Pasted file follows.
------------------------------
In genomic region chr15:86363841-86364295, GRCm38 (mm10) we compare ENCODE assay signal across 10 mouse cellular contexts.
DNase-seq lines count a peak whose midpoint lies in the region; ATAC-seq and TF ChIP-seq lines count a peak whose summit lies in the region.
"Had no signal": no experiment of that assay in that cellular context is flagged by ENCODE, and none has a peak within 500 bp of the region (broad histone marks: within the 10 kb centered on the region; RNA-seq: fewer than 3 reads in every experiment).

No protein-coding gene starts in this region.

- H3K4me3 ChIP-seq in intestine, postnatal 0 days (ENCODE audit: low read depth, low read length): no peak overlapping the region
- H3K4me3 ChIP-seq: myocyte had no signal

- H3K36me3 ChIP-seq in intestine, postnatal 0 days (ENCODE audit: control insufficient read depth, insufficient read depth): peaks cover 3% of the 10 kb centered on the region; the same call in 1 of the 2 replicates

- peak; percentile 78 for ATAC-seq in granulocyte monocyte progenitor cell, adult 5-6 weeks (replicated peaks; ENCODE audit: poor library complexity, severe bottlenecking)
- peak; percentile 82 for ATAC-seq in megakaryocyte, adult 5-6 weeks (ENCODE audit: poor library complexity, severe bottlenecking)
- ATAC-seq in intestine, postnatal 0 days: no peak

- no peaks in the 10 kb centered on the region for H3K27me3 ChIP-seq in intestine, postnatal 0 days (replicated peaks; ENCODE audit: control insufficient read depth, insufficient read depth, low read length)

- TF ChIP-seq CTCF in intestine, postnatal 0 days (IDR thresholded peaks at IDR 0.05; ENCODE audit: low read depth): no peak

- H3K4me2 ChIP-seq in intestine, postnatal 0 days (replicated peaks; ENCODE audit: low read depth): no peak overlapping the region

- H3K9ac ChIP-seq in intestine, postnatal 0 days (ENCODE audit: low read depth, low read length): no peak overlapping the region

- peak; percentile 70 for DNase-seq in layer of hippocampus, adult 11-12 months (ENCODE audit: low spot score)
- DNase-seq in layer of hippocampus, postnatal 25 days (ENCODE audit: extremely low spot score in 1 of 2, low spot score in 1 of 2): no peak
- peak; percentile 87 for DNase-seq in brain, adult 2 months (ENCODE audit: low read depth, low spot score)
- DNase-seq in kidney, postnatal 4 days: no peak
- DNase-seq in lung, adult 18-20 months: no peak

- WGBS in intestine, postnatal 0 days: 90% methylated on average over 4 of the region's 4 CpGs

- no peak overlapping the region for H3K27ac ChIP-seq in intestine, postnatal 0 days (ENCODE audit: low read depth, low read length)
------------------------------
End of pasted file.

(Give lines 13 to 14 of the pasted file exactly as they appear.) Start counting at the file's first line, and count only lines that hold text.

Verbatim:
- H3K4me2 ChIP-seq in intestine, postnatal 0 days (replicated peaks; ENCODE audit: low read depth): no peak overlapping the region

- H3K9ac ChIP-seq in intestine, postnatal 0 days (ENCODE audit: low read depth, low read length): no peak overlapping the region